April Flowers

April 22 – April 28, 2019


Monday:          Leftovers with Lucali Salad

drunken chicken

Tuesday:          Drunken Chicken Soup (F&W)

pasta p 1

Wednesday:     Pasta Primavera / Salad (F&W)


Trillium – these flowers used to blanket Fox Chapel.  Now, our patch in the woods behind our house is fairly rare.

Thursday:        Dunnings Meeting


Friday:             Butter Pached Grouper with asparagus, potatoes and herbs

Saturday:         Pizza

baked beans

Sunday:           Cheeseburgers with Caramelized Onions, Baked Beans, Brocolli Slaw

red trillium

Red Trillium

Well, of course I realize that it’s April showers and May flowers.  And we’ve certainly had some showers in Pittsburgh this April.  But it’s been generally mild and sunny and has evoked the most lively blooms in a decade.  From reliable daffodils and hyacinths through the butter-bright forsythia shoots to the glorious tulip trees and dogwoods and the pretty apple trees right on down to the vulgar but beautiful crab apples and cherries, it’s been a glorious Spring in Pittsburgh.  Which might explain my skipping a week on he blog, except that it doesn’t.  I’m just tardy – and have managed, for the first time in nearly five years to skip a week.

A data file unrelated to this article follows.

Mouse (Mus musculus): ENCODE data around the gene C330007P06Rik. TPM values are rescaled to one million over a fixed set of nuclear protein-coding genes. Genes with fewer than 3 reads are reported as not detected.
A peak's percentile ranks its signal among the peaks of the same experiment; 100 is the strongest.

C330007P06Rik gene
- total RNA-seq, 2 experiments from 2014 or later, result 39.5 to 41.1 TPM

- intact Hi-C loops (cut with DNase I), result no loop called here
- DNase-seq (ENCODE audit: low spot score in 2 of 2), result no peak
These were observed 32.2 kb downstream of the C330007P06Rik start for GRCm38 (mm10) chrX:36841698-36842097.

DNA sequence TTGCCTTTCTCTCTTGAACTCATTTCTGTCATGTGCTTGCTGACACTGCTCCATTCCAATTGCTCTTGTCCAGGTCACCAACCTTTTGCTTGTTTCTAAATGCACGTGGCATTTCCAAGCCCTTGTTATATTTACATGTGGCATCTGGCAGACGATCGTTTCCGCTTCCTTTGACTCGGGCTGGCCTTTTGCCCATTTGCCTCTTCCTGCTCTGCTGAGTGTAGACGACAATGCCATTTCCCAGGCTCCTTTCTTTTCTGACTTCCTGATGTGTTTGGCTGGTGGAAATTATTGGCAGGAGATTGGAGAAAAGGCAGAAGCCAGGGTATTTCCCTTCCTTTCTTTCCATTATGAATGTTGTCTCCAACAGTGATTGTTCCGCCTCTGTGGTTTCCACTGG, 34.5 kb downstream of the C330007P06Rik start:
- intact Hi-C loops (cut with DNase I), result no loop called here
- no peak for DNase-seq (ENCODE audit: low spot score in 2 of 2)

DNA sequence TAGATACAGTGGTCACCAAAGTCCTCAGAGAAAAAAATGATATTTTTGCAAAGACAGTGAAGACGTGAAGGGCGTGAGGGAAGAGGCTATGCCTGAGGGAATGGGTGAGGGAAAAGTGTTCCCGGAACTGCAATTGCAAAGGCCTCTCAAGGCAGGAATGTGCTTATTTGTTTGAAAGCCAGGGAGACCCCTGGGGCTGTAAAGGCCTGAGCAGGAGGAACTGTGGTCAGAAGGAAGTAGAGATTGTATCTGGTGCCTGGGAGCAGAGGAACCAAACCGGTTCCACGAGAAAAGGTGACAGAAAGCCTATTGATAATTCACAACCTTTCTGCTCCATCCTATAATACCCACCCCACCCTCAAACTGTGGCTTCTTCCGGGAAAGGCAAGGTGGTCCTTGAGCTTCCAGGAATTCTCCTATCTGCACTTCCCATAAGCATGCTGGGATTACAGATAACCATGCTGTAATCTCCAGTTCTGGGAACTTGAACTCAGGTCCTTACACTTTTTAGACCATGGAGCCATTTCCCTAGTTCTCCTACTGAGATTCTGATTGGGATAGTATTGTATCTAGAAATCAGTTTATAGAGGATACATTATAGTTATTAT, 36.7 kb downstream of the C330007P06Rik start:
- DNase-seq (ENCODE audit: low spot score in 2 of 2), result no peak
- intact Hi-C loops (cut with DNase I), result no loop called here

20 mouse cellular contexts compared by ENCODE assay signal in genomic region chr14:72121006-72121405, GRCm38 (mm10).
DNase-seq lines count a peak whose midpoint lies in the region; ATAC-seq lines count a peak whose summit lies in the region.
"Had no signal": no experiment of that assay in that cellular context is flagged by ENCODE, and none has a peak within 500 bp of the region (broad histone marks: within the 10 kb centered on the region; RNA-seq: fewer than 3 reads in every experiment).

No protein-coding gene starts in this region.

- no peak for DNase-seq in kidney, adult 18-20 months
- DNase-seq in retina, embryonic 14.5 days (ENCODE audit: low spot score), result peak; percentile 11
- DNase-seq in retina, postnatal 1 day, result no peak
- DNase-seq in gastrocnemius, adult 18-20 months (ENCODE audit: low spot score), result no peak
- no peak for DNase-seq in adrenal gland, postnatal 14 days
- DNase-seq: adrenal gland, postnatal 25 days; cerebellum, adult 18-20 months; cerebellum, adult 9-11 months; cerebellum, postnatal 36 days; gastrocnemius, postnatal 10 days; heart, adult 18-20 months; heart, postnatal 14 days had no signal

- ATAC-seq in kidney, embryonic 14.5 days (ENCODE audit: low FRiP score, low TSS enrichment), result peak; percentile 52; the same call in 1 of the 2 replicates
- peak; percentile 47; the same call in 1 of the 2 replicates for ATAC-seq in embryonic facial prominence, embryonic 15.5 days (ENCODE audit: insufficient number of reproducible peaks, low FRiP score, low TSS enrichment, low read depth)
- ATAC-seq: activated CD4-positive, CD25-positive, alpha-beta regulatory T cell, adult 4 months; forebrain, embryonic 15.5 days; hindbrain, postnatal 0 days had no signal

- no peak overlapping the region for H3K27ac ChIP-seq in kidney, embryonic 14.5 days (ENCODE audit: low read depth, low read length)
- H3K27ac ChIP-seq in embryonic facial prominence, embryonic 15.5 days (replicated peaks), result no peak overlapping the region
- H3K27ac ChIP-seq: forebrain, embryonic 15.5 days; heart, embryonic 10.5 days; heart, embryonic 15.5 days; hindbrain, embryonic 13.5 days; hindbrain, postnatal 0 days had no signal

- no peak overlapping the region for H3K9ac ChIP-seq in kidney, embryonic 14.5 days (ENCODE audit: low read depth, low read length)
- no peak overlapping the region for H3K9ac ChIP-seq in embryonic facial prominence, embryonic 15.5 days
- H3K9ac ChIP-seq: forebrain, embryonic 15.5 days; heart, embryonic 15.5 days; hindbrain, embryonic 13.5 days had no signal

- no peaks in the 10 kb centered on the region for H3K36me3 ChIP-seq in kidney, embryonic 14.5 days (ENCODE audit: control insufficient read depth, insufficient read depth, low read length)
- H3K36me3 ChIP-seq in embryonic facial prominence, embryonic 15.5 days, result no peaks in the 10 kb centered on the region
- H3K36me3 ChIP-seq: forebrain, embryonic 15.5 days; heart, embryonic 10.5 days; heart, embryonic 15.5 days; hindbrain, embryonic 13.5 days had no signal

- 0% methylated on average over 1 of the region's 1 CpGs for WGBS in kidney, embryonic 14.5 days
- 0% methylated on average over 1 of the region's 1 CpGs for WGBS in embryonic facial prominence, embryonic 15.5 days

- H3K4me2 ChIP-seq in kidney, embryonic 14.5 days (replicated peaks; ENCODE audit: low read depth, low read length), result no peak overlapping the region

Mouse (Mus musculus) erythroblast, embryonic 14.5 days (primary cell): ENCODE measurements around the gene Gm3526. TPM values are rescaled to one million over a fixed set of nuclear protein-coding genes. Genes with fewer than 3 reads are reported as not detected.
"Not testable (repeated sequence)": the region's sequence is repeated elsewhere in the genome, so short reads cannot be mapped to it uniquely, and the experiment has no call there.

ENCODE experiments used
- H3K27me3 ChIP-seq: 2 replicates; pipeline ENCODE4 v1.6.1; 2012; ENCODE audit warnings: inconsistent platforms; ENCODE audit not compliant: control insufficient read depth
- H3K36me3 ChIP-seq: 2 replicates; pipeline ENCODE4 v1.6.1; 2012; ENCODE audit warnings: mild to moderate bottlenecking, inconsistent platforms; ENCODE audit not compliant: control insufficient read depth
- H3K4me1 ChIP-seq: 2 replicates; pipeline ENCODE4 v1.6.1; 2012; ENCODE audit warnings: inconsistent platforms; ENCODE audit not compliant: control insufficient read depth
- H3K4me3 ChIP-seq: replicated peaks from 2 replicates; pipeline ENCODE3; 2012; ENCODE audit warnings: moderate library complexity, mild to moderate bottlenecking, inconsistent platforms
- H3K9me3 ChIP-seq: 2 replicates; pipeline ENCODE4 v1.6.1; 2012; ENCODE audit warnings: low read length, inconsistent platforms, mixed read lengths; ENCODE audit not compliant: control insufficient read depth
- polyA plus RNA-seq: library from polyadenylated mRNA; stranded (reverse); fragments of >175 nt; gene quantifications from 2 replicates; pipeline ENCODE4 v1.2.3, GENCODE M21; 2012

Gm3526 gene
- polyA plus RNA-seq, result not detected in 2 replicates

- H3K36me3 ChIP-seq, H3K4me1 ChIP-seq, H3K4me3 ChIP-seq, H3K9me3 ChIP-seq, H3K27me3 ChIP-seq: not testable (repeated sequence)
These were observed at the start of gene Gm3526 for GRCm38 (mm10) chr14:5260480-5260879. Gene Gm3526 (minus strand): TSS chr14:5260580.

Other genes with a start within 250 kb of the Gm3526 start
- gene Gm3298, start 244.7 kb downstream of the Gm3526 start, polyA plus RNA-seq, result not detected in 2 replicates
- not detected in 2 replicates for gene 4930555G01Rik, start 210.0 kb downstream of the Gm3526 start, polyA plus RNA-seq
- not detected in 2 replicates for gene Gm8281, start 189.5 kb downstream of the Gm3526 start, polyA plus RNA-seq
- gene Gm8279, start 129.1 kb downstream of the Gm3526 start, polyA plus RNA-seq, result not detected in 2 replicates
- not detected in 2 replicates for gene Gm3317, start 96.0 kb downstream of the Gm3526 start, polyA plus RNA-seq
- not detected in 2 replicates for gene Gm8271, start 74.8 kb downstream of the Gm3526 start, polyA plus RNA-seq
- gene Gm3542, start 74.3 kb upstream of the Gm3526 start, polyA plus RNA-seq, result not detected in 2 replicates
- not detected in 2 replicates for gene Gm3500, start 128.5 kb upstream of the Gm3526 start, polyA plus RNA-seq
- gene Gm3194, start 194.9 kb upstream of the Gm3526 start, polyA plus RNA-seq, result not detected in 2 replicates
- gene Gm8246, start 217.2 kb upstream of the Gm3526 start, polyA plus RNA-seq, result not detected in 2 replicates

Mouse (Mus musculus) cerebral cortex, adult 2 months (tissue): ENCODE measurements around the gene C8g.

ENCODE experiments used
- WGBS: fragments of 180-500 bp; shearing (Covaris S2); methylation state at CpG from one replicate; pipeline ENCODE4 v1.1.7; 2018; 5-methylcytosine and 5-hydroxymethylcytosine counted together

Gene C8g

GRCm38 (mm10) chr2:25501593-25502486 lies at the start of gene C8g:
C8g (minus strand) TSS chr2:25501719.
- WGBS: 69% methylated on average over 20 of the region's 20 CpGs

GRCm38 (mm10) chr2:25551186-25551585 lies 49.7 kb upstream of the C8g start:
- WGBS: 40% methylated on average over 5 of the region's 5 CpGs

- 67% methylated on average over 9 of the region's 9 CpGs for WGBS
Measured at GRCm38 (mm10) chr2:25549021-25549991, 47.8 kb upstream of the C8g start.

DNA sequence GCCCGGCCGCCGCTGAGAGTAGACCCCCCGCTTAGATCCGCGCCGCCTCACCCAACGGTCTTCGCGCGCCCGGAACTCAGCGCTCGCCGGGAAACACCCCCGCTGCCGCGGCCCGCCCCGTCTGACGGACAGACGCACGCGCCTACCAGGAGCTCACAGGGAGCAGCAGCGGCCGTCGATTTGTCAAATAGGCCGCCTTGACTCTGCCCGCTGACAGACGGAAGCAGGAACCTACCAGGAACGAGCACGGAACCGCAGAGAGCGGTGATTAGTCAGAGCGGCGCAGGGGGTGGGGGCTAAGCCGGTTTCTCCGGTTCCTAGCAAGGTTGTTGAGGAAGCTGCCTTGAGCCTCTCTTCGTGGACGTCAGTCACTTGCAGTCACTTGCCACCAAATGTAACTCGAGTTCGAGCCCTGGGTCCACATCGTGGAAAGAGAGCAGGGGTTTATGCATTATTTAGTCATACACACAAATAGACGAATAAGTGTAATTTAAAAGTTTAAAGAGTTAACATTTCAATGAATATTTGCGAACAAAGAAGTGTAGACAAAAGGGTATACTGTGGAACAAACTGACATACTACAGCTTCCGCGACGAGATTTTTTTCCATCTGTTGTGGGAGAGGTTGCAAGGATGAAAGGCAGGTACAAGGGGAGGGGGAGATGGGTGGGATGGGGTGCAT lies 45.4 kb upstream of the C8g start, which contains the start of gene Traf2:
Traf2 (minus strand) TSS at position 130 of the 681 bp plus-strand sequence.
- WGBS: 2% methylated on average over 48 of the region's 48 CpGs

With all these wonderful blooms, it has been a tough Spring for allergy sufferers.  I’ve been making my way sniffling, rubbing at my eyes and discreetly sneezing through the aisles of our local grocers picking up the perfect asparagus now on offer and early lettuces and cresses and, generally producing a vegetable-heavy cuisine which would be perfectly healthy except for the martinis and Rob Roys which invariably seem to accompany it.

You’ll notice a bunch of flower photos, in addition to the food, and a very special photo, right here, from a cocktail party at our place which featured my godson, Peter and his wife Abby, and Tim and Hilda, his parents, as well as Beez.  I’m the smaller species of human, on the left.  (Are we feeding them too well?  And what were our parents feeding us?)

Peter and I

This party occurred before a memorable Easter weekend with Billy and Emily, Greg, Kellie and Mike and Uncle Rick.  And that was a spectacular week but time marches on and we’re going to feature a dish from the following week (last week) that is light and captures some of the essence of this fine Spring in Pittsburgh – Pasta Primavera.  I know, I know, too often this dish is a throwaway sop to people trying to stay slim.  But trust us, this version will change your mind about the primavera ploy.  It is supremely light (in spite of the butter) and captures one of the finer tastes of Spring (asparagus).  And, as noted above, it goes well with Rob Roys, Martinis, White wine, any kind of beer and, for all we know, Mead and Kvass.

pasta p 2


(adapted from Food and Wine, April, 2019)

Timing:  40 minutes, if you cook the sauce first, as we did.  The F & W folks cooked it all at once.

Ingredients:                                               Serves 3-4